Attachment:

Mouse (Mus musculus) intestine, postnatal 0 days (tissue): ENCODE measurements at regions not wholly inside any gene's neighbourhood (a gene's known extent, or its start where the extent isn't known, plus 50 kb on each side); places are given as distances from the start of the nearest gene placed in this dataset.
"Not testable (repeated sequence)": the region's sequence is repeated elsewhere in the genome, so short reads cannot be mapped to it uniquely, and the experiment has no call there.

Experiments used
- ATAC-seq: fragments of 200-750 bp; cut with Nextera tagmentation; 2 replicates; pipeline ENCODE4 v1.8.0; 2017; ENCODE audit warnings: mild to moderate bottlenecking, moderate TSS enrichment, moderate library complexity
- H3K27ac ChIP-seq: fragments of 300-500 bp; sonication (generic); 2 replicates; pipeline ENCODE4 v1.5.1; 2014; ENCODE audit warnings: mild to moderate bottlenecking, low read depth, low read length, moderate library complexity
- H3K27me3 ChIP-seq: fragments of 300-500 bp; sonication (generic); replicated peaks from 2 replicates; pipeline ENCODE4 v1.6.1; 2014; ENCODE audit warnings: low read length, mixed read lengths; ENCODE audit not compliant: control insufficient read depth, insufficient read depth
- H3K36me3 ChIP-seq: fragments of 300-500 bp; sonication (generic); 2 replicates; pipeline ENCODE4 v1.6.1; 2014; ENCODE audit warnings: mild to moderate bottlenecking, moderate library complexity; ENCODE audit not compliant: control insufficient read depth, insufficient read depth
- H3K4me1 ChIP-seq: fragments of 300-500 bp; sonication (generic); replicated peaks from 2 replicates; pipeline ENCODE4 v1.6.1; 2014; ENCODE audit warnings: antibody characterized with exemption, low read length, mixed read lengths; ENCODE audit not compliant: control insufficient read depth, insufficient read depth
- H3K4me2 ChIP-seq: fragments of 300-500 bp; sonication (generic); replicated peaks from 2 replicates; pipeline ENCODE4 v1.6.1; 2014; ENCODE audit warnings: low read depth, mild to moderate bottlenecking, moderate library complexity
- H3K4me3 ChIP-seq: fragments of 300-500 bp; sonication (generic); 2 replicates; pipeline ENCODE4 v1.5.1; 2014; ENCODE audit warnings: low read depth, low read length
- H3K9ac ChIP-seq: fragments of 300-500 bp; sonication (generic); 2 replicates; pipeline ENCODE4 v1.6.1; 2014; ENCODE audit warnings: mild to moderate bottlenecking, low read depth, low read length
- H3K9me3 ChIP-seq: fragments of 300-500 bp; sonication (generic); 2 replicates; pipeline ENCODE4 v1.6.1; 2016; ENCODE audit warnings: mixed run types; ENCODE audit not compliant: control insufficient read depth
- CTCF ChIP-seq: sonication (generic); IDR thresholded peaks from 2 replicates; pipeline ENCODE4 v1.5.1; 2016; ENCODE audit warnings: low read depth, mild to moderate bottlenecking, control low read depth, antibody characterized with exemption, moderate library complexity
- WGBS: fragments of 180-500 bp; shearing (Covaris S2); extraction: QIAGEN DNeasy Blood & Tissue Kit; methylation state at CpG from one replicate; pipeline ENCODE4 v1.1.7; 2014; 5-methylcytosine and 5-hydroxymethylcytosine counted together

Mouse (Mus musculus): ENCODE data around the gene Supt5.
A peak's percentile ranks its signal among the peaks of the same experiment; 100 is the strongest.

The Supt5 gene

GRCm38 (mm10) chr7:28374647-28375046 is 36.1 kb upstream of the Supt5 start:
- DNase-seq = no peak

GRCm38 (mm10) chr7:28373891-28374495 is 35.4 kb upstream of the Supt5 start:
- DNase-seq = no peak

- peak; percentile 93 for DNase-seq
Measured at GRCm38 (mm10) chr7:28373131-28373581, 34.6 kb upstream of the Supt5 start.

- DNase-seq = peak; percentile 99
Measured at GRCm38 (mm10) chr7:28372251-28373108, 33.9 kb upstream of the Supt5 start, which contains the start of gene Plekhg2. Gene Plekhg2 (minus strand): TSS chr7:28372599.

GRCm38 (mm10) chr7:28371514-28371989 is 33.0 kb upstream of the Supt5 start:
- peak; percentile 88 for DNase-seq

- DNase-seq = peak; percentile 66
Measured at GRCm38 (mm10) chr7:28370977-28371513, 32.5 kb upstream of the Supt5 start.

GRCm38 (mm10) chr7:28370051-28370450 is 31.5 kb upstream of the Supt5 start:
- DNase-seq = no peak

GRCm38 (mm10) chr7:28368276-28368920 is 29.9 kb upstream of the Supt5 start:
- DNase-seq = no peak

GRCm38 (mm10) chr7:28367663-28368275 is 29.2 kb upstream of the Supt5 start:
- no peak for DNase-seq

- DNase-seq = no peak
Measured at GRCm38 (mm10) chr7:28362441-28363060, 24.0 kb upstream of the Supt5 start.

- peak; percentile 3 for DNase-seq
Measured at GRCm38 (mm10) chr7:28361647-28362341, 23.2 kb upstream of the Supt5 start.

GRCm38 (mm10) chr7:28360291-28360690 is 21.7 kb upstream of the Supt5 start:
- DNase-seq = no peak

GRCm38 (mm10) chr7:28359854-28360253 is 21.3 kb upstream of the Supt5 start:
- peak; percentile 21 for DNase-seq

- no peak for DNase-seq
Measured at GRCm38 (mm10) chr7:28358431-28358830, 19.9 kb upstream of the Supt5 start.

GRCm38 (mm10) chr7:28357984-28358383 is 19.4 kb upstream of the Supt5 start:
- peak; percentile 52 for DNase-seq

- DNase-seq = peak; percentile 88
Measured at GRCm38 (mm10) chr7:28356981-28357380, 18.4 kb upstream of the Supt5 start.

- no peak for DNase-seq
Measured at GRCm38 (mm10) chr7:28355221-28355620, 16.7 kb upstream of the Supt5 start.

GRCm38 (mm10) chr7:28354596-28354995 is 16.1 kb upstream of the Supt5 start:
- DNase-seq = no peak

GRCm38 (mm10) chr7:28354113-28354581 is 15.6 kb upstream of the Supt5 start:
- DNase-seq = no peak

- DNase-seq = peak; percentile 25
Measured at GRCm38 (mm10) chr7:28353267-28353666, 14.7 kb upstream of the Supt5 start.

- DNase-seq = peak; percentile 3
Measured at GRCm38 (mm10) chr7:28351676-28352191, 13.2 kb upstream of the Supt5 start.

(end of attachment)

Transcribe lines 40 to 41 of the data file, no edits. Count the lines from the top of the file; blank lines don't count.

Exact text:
GRCm38 (mm10) chr7:28360291-28360690 is 21.7 kb upstream of the Supt5 start:
- DNase-seq = no peak